UT is expanding its efforts to transform the student experience in large classes and will pump thousand of dollars into such courses, including government and calculus, this fall.
The University is adding five courses to its Course Transformation Program, a $3 million initiative to redesign the structure in large, lecture-style classes. Officials say students in these classes do not typically engage in active learning and usually just go to class, listen to the professor and take the test.
Courses that will be redesigned include history, classics, government, statistics and calculus.
Gretchen Ritter, UT’s executive vice president and provost, oversees the program and said its goal is to create an active learning environment where students work to apply the skills and concepts they’ve learned in class.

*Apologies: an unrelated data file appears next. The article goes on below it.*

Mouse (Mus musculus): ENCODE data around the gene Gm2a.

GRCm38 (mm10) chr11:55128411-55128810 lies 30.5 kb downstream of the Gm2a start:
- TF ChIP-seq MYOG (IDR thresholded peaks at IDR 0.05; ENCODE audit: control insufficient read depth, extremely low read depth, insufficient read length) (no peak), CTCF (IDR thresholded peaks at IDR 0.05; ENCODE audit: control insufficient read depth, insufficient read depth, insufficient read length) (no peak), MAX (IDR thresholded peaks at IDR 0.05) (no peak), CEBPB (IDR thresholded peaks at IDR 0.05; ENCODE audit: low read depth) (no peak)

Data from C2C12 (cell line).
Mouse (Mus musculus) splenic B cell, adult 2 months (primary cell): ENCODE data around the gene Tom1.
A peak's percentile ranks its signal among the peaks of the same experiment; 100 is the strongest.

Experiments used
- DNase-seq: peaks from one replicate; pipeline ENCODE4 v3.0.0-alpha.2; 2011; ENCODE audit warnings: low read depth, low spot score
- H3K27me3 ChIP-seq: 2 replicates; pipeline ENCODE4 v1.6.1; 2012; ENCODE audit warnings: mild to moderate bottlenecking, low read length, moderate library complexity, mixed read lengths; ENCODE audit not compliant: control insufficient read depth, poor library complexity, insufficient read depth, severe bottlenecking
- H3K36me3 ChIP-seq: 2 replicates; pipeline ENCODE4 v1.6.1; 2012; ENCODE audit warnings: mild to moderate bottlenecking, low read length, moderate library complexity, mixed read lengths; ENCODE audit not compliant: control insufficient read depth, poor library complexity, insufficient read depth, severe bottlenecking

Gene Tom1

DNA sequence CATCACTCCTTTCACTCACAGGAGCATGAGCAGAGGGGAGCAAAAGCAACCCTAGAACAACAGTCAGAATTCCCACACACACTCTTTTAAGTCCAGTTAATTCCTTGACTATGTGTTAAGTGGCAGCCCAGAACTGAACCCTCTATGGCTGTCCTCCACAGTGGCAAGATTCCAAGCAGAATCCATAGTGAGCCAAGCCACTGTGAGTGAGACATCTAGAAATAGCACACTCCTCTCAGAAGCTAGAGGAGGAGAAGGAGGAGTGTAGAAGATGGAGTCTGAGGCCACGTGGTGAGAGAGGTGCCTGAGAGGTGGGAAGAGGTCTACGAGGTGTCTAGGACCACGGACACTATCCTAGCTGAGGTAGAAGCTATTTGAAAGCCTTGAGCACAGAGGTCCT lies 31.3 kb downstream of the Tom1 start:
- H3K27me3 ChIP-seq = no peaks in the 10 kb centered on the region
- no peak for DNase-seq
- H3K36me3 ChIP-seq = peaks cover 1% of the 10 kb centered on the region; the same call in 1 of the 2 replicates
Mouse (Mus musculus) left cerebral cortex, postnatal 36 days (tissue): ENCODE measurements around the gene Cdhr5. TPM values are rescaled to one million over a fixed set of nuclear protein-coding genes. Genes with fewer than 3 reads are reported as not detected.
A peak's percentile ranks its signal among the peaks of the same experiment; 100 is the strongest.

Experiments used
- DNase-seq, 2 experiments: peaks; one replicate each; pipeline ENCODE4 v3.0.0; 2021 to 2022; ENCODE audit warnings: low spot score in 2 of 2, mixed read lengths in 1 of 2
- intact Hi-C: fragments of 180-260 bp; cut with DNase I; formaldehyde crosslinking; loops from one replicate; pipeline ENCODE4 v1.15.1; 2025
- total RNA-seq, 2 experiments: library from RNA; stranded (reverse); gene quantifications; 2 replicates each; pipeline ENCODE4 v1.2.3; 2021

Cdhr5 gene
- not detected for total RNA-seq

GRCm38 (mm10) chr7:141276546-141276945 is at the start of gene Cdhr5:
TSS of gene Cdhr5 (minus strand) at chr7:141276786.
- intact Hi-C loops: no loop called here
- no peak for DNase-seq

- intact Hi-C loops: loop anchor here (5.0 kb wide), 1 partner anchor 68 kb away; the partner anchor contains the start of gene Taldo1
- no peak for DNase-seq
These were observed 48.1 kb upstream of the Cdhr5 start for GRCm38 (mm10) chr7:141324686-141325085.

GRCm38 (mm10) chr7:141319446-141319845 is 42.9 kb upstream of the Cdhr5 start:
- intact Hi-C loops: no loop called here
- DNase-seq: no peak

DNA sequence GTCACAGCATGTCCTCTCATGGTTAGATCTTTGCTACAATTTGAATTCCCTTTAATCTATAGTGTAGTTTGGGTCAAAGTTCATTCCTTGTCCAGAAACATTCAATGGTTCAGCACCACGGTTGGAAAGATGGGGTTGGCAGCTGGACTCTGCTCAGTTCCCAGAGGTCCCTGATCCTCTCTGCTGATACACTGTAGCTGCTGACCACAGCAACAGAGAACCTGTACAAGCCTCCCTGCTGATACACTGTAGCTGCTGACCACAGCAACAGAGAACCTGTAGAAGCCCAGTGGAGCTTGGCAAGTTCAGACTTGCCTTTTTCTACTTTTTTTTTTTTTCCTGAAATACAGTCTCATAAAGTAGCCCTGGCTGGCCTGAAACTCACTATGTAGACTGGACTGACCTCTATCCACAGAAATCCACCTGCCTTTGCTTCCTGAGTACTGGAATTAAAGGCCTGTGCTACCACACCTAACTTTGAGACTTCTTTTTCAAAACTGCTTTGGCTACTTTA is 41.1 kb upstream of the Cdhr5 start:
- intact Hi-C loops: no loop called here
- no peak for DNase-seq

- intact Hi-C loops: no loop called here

Active learning can include peer-to-peer work, teamwork and using technology in the classroom, such as i-clickers, to monitor student progress, Ritter said.
“Students are better at explaining concepts to each other in part because they know that set of first steps you have to take in order to get to the bigger idea,” Ritter said. “Sometimes, someone who is more of an expert in an area forgets those first steps because they know it so well.”
UT will also give departments $50,000 grants to buy materials for the new courses, many which are technology-based, and cover costs to support the new active learning-based structure.
The school has redesigned 14 large entry-level courses since 2010. Officials estimate more than 20,000 students, most in their first or second year, take these courses every year.